Step 1.5: Build an URL to invoke the application from the VSI

echo "Internal URL: http://$WORKER_NODE_IP:$NODEPORT"

Example output:

Internal URL: http://10.240.0.15:32097

2. Test if the access to example application that is running on our OpenShift cluster is possible and update the /etc/nginx/nginx.conf file. (second terminal)

Step 2.1: Access the VSI (we can follow the steps written in the last blog post)

Step 2.2.: Invoke a cURL command with the URL we got

Now we test if it is possible to access the example application.

curl -i http://10.240.0.15:32097

Example output:

[root@YOUR_VSI_MACHINE ~]# curl -i http://10.240.0.15:32097
HTTP/1.1 200 OK
X-Powered-By: Express
Access-Control-Allow-Origin: *
WWW-Authenticate: Basic realm="example"
Content-Type: application/json; charset=utf-8
Content-Length: 65
ETag: W/"41-mJId5GtTq6pvcI+uaySnp04Kvl0"
Date: Mon, 20 Dec 2021 13:32:00 GMT
Connection: keep-alive
Keep-Alive: timeout=5

"{\"message\":\"vend test - vend-load-balancer-demo-openshift\"}"

Step 2.3.: Open the /etc/nginx/nginx.conf

nano /etc/nginx/nginx.conf

Replace the content for the upstream server using the IP addresses, the port and weight configuration.

The server 10.240.0.15 (weight=2) in this example will receive more traffic than the server 10.240.0.16 (weight=1). ( more details for example in this blog post How to set up server weight and HTTPS load balancing with NGINX )

    upstream vend {
        server 10.240.0.15:32097 weight=2;
        server 10.240.0.16:32097 weight=1;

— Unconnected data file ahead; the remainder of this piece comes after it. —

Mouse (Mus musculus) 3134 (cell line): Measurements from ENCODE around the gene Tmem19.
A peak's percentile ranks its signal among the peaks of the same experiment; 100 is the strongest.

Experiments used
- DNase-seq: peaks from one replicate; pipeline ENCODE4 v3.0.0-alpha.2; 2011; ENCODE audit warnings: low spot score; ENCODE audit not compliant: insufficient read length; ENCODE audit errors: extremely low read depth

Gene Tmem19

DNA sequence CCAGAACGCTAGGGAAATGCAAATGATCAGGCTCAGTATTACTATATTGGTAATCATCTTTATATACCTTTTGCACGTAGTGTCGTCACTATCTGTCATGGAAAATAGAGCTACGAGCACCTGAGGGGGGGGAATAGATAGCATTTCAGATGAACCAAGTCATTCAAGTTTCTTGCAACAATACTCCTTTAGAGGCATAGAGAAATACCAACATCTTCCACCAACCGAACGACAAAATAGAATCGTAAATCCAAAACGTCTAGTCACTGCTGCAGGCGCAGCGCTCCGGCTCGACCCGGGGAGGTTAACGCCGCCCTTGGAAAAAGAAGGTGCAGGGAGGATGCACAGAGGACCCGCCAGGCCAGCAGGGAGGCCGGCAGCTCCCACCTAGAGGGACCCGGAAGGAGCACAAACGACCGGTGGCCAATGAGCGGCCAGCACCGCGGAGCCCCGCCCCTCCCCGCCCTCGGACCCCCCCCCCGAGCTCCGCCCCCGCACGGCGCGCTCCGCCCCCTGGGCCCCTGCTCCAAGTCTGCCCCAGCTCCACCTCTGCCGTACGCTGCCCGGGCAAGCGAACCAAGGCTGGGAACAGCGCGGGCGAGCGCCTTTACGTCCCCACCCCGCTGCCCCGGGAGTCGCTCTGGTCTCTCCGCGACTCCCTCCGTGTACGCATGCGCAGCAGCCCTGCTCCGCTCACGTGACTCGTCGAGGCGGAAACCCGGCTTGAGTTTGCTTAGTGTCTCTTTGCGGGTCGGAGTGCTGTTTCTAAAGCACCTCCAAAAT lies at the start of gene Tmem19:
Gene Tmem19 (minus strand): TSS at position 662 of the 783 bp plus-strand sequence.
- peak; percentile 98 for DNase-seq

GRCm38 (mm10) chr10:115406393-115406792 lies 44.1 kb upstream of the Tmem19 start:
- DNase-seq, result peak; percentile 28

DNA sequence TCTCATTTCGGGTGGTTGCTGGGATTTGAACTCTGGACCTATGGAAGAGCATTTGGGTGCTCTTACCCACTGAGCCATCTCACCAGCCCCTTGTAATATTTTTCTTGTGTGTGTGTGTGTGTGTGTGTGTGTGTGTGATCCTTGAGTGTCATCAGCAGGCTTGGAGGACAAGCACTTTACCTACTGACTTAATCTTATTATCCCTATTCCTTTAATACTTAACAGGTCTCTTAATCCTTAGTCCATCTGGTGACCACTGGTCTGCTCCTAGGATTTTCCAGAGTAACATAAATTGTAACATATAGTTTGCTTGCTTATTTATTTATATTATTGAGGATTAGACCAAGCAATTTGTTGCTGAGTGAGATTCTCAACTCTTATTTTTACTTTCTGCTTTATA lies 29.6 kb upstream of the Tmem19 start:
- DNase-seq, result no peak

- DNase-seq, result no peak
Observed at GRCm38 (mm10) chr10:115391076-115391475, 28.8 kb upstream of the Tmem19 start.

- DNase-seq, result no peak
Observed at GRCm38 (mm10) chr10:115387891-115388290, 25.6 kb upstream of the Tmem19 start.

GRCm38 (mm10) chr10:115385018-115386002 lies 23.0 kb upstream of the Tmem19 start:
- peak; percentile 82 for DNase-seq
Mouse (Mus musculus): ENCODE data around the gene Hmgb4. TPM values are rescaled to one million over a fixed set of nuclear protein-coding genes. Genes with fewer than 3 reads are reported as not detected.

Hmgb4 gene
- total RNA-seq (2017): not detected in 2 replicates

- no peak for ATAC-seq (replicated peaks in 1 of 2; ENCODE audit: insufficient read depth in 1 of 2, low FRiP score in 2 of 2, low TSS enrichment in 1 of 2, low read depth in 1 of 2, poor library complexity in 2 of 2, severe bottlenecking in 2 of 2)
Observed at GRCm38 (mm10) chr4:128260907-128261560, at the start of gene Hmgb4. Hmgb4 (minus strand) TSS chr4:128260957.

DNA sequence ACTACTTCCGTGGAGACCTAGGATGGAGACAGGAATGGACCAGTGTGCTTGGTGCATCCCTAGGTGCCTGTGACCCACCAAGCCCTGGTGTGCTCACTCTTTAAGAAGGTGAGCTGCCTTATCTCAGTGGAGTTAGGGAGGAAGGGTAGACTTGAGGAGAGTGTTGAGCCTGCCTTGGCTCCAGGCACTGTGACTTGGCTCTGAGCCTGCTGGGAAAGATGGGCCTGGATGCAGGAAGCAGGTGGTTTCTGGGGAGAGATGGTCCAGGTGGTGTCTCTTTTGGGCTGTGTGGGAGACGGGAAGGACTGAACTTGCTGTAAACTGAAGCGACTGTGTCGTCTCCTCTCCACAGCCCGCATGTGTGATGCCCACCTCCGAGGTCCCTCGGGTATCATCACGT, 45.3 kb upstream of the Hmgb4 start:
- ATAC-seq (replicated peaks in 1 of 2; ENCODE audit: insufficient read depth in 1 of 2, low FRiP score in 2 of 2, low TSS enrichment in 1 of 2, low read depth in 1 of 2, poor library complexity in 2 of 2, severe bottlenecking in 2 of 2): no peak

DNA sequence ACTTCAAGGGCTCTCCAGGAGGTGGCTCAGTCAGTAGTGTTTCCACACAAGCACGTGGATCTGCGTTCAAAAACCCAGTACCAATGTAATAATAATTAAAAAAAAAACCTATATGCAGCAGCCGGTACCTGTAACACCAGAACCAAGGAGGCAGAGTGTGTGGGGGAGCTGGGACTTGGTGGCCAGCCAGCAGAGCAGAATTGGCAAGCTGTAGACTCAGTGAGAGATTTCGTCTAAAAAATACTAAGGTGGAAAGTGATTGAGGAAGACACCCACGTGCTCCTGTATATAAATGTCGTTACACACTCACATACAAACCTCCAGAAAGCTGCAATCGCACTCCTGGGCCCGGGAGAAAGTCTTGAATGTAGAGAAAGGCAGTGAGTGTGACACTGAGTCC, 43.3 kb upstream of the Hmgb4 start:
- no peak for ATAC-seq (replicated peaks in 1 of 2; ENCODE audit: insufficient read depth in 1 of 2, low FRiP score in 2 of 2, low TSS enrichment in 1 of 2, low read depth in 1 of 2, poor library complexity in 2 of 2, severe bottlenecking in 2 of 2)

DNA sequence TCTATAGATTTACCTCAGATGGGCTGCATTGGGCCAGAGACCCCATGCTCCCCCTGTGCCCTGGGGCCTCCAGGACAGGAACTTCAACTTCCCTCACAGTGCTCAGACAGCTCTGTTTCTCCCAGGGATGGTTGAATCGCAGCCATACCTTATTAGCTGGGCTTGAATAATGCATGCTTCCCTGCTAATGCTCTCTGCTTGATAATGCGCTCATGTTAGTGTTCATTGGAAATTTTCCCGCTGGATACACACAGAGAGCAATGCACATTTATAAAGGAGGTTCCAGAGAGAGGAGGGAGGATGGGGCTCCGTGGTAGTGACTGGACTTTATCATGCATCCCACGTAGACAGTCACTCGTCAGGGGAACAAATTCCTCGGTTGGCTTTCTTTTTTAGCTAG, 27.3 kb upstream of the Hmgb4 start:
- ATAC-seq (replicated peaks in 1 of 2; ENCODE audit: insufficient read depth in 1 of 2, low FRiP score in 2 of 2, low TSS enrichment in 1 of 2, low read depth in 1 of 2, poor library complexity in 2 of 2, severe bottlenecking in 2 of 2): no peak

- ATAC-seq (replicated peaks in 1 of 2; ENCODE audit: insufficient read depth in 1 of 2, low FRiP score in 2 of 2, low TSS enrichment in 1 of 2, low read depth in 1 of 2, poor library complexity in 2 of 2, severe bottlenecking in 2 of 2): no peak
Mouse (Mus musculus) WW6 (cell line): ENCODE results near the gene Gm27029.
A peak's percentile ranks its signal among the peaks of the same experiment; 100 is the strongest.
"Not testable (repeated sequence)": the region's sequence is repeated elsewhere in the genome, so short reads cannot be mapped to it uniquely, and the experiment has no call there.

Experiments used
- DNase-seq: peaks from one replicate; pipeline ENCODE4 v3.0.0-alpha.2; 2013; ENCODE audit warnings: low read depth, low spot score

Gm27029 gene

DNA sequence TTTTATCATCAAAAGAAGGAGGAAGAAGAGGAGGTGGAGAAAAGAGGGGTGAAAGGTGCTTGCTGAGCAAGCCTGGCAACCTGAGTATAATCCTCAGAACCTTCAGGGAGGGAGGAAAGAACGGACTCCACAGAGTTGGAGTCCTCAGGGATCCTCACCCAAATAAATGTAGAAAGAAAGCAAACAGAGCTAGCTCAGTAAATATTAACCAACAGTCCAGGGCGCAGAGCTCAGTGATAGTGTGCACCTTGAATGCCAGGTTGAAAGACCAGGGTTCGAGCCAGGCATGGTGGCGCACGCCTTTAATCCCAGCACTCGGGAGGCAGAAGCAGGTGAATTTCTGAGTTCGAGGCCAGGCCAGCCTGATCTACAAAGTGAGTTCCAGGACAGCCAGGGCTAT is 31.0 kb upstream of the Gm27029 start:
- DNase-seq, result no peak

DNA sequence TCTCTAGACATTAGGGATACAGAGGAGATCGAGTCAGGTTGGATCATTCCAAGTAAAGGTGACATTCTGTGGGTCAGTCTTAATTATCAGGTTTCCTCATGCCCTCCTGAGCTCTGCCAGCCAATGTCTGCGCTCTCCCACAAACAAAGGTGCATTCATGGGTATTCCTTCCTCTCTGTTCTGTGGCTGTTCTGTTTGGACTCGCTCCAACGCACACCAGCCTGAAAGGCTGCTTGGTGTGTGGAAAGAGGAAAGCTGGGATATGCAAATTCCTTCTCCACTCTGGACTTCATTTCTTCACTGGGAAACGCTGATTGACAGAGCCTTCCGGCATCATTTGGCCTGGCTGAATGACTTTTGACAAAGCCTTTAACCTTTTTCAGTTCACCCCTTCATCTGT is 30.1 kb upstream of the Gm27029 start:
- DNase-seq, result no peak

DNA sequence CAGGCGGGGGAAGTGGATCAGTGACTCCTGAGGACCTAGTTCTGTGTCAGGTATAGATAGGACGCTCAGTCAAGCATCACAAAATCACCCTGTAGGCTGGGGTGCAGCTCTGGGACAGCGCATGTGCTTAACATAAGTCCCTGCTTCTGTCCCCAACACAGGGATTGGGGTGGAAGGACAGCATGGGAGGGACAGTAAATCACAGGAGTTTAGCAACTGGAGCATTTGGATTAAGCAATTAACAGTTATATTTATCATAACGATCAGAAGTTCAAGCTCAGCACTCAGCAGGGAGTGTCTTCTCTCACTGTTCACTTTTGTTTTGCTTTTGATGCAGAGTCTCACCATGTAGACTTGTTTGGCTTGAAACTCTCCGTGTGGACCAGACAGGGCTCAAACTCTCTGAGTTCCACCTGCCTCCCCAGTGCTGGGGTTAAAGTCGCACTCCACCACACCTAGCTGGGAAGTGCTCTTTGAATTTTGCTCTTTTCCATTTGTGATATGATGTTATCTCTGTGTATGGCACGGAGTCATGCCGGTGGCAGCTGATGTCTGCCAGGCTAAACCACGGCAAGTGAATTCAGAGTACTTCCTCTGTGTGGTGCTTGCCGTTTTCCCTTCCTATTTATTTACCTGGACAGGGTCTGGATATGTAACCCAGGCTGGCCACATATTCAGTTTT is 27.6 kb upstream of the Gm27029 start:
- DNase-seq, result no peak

}

Here is the full example for the nginx.conf file.

error_log /var/log/nginx/error.log;

events {}

http {

    log_format  upstreamlog  '** [$time_local] - $server_name to: $upstream_addr - ["$request"] '
                             '[host: $host] [x-forwarded-host: $server_name] proxy-add [$proxy_add_x_forwarded_for]'
                             '[real ip: $remote_addr] [upgrade: $http_upgrade]';
    upstream vend {
        server 10.240.0.15:32097 weight=2;
        server 10.240.0.16:32097 weight=1;
    }

    access_log  /var/log/nginx/access.log  upstreamlog;

    server {
        listen 80;
        server_name vend;
        location / {
            proxy_redirect off;
            proxy_pass http://vend;
            proxy_http_version 1.1;
            proxy_set_header host $host;
            proxy_set_header x-forwarded-host $hostname;
            proxy_set_header x-forwarded-for $proxy_add_x_forwarded_for;
            proxy_set_header x-real-ip $remote_addr;
            proxy_set_header upgrade $http_upgrade;
            proxy_set_header connection "upgrade";
        }

        location /nginx_status {
          stub_status;
        }
    }
}
  • Restart
systemctl is-enabled nginx
systemctl restart nginx
  • (Optional) Test the configuration
nginx -t
  • (Optional) Inspect the access.log
more /var/log/nginx/access.log

3. Verify the setup (first terminal)

You can open a Safari browser and insert the floating ip address of the VSI.

or just insert following cURl command in a terminal.

curl -i http://YOUR_FLOATING_IP_FOR_THE_VSI

Example output:

TTP/1.1 200 OK
Server: nginx/1.14.1
Date: Sun, 19 Dec 2021 18:11:38 GMT
Content-Type: application/json; charset=utf-8
Content-Length: 65
Connection: keep-alive
X-Powered-By: Express
Access-Control-Allow-Origin: *
WWW-Authenticate: Basic realm="example"
ETag: W/"41-mJId5GtTq6pvcI+uaySnp04Kvl0"
"{\"message\":\"vend test - vend-load-balancer-demo-openshift\"}"

We can open the running container in the pod and verify the log.txt and we see the full invocation for our application.

Summary

This blog post shows that it is also possible to access the application via the worker nodes and with the node port of the associated service of the sample application.


I hope this was useful to you and let’s see what’s next?

Greetings,

Thomas

#redhat, #openshift, #vsi, #nginx, #vpc, #ibmcloud, #nodejs, #bash, #rhel